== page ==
“Express elevator to Hell.”
Of the first several levels I’ve played through, mainly on the distressed Orbital Refinery Katanga, I’ve been taken by how much Cold Iron Studios has nailed “the look” of the films. Everything feels steeped in retro-future tech, much like how the excellent Alien: Isolation captured the look and feeling as well. Dimly lit corridors, acid sprayed metal walkways, flood lights, piles of crates, leaky pipes, and old CRT screens are all commonplace here.
One area that appears to still be under development in our preview build is the weapon audio, which sounded a little muted at times during our gameplay sessions; I was hoping for a little more punch from the M41A2 Pulse Rifle or feeling a little more rattled after an explosion. The voice acting is very well done, especially Staff Seargent Herrera, who you’ll hear from a lot from as she barks orders in your ear and fills the role of narrator throughout the campaign missions. Also, the music is top-notch, feeling like parts of it were pulled from James Horner’s excellent film score as the action starts to ramp up in-game and dials it down as your squad creeps through a smoke-filled corridor, hinting that danger is lurking just beyond your reach.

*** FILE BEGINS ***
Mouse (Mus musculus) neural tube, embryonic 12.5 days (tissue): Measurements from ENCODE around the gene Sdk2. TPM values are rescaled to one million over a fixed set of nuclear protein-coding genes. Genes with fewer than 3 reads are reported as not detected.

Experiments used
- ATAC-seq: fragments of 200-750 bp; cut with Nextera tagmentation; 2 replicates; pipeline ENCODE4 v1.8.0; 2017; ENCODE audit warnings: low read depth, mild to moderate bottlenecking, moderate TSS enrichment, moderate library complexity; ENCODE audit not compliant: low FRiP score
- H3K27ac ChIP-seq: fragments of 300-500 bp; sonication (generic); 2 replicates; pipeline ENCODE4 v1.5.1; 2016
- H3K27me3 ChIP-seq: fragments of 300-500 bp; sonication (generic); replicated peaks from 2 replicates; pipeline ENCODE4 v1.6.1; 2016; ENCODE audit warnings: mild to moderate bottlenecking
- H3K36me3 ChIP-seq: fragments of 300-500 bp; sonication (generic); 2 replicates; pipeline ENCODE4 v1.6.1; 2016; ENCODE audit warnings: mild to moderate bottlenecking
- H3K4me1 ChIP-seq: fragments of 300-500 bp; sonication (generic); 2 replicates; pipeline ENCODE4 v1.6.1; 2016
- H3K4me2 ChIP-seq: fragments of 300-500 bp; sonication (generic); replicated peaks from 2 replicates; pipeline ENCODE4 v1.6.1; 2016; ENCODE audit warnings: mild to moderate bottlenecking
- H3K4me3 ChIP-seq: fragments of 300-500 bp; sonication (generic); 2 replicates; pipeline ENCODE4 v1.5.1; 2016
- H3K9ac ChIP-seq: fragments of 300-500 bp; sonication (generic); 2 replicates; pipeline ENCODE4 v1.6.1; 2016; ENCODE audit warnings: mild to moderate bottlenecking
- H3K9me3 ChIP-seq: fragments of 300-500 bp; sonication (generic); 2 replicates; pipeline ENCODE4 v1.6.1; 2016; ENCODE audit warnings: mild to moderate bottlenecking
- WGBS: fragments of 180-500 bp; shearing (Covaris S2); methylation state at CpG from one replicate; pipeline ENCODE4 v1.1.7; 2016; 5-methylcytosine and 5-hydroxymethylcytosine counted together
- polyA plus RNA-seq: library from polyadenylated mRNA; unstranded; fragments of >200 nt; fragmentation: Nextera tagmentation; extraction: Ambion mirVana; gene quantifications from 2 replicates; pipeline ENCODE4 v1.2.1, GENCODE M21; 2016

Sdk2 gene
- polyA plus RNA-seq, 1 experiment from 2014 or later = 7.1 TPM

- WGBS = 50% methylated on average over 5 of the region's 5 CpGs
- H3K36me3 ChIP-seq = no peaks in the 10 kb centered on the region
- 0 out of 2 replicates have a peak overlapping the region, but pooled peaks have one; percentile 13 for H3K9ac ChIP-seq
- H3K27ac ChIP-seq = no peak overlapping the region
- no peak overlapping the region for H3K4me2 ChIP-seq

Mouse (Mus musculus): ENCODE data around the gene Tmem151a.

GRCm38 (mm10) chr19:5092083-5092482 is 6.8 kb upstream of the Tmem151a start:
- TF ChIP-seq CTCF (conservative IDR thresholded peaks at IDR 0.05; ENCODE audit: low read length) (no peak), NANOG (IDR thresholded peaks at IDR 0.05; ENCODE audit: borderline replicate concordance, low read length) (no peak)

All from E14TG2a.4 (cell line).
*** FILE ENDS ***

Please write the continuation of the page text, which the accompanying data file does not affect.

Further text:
And then there’s the aliens themselves. They look, sound, and move just like you’d hope, if not a little predictable about where they might rush into the level to attack – odds are good if you’re walking past a vent shaft or if your squad is trapped in a narrow corridor, you can anticipate some resistance.